'Power vacuum' in Libya plays into ISIS hands
After ISIS lost positions in Syria and Iraq, it is planning to relocate its forces to Libya and turn Sirte, on Libya’s Mediterranean coast into another Raqqa, reports The Wall Street Journal.
RT: How likely is that ISIS will turn Sirte into another Raqqa? Are they relocating?
Abayomi Azikiwe: They are attempting to do this. They have been hurt severely as a result of the Russian air intervention in Syria and therefore many of their fighters are relocating to Libya where there is a huge power vacuum. What has happened in Libya is a direct result of the intervention of the Pentagon and NATO as is in the same situation in Syria. So, therefore they are looking for new territories that have open areas where they can go in and in fact take over territory and exploit and utilize the people in the same fashion that they have done in other geopolitical areas where they are operating. Of course, it has a lot to do with the fact that the intervention in Syria as well as in Libya provides a rationale for the West, to the Pentagon, to NATO to intervene - to use air power, to use military advisors and proxy armies to further the destabilization process that is taking place throughout the North Africa as well as the Middle East.
RT: Why is Sirte an important gain for Islamic State? How are they benefiting from it?
AA: The city, which was the home town of the former leader colonel Muammar Gaddafi who was assassinated right outside Sirte on October, 20 of the 2011, was essentially destroyed by the Pentagon and NATO during the 2011 war of regime change. So, in that city the basic infrastructure has been broken down. There is a huge presence of poverty as well as dislocation in the city and throughout the entire Western region of Libya. So, therefore the Islamic State which is well funded by elements within the Middle East, elements within NATO and they are able to step into these political situations and exploit and take advantage of the people who have been already dislocated as a result of this imperialist war that has been waged over the last decade and a half throughout the Middle East, Central Asia as well as Africa.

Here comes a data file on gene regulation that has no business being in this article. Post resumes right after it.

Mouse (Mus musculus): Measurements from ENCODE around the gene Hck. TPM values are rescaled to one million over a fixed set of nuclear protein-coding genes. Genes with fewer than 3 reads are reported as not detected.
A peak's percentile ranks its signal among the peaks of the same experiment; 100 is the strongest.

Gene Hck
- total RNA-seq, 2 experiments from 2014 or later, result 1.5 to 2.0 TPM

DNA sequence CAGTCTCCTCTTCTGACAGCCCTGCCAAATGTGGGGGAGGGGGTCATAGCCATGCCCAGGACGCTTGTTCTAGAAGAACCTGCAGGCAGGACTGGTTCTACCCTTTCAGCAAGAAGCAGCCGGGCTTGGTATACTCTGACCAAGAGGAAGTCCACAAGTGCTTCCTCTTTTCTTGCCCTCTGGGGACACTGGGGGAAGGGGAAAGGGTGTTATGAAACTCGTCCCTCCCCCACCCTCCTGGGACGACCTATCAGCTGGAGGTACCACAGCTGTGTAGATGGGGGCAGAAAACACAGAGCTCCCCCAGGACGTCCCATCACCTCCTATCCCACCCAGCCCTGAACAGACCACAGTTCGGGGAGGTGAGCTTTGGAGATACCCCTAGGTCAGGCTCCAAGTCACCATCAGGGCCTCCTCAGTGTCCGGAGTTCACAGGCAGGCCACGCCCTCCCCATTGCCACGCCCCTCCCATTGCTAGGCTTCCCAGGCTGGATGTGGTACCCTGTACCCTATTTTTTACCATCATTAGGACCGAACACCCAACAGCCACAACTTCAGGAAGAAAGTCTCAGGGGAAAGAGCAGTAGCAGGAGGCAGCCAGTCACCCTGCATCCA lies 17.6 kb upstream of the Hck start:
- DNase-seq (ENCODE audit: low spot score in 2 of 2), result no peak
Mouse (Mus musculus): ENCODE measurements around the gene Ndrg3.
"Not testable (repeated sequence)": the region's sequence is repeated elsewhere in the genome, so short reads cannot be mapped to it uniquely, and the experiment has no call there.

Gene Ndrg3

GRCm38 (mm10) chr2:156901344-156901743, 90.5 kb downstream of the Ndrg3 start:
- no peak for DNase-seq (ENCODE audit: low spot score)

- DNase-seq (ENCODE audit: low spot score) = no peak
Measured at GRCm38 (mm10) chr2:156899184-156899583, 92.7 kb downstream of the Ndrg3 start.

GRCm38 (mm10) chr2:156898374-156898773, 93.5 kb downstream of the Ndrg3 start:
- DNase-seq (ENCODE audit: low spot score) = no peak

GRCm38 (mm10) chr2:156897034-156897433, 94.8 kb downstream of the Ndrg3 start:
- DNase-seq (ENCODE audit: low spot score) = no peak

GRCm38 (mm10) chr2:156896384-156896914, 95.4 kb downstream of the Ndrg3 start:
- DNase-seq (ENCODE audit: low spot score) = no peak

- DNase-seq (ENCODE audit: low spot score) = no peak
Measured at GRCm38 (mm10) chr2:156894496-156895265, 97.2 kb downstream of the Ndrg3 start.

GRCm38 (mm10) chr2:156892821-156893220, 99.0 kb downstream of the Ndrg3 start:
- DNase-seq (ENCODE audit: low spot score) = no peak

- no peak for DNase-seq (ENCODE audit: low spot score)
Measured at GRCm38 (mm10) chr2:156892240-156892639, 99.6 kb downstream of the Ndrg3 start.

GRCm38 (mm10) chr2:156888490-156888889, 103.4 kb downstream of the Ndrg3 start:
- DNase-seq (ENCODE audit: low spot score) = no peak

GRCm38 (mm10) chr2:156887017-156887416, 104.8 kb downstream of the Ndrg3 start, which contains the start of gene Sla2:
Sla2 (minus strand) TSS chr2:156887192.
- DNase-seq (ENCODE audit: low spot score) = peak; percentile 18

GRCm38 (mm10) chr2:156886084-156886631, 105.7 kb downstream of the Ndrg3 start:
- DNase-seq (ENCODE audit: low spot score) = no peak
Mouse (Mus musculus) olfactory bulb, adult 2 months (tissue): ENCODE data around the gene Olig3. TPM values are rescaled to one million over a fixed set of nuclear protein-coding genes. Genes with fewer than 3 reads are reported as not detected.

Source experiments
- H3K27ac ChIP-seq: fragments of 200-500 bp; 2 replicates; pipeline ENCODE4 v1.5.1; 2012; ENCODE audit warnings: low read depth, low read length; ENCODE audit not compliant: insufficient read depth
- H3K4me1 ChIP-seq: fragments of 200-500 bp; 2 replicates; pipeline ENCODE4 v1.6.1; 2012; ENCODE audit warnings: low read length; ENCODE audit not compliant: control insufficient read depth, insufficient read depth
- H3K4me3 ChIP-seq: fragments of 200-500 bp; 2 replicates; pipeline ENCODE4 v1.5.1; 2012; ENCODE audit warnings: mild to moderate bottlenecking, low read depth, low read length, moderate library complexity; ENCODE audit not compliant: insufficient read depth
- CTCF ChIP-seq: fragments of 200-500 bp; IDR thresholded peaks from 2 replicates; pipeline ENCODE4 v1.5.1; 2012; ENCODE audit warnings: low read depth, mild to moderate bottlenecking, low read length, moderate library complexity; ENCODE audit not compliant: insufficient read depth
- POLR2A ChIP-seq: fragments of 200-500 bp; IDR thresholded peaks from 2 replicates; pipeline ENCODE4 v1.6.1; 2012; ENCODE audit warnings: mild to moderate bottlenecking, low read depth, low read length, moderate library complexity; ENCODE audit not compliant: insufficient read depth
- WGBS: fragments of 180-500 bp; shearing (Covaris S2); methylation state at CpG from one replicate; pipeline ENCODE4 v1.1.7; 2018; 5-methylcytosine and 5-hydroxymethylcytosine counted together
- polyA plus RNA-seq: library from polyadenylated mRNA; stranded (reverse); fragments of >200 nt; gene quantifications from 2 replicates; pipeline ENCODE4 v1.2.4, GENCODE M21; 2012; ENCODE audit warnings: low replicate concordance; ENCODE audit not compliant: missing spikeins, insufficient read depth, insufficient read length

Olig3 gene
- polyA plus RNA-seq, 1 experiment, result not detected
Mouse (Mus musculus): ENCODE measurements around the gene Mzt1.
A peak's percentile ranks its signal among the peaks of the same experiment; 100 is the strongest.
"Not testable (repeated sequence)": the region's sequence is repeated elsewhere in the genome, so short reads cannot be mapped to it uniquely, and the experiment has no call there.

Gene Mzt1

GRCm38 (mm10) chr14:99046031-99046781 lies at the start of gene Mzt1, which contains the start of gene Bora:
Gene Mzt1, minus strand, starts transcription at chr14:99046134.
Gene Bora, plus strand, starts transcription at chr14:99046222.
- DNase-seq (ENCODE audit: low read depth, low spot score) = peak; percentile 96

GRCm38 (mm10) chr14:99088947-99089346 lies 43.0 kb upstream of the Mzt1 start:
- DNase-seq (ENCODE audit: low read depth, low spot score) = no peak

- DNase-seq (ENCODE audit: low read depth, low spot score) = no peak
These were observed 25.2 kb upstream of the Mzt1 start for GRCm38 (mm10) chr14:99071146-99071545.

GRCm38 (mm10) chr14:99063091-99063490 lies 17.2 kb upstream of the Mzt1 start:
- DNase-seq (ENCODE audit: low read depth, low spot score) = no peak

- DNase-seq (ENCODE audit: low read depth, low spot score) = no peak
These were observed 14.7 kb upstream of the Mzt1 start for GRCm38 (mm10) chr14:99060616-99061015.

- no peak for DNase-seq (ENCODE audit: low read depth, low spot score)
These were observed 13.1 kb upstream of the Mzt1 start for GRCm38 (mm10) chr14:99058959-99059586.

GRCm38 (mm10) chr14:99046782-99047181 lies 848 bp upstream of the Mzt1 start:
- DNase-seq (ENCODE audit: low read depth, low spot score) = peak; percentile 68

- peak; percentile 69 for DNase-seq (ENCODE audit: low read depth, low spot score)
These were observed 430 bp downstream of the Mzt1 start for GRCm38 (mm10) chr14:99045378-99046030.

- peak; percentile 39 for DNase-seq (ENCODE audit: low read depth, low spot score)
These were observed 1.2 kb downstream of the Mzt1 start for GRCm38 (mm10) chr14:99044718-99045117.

RT: Some experts believe the terrorists are shifting attention to drug trafficking following Russian airstrikes inflicting irreparable damage on the oil infrastructure. Do you think that’s what is really happening?
AA: It wouldn’t be surprising; the oil supply lines from Turkey into Syria have been severely disrupted as a result of the air campaign that has been carried out by the Russian air force. It’s quite obvious that Turkey and other states within the region have been funneling resources to ISIS, allowing ISIS forces to utilize their territory in order to cross over into Syria as well as into Iraq. Now, where the situation has changed, many of their camps have been dislocated and the lines of supply for the illegal marketing of oil through Turkey have been severely disrupted. So, therefore it is not surprising that ISIS would be involved in other illicit forms of revenue generation which they not necessarily have to rely on official banking channels even though they are doing that as well.
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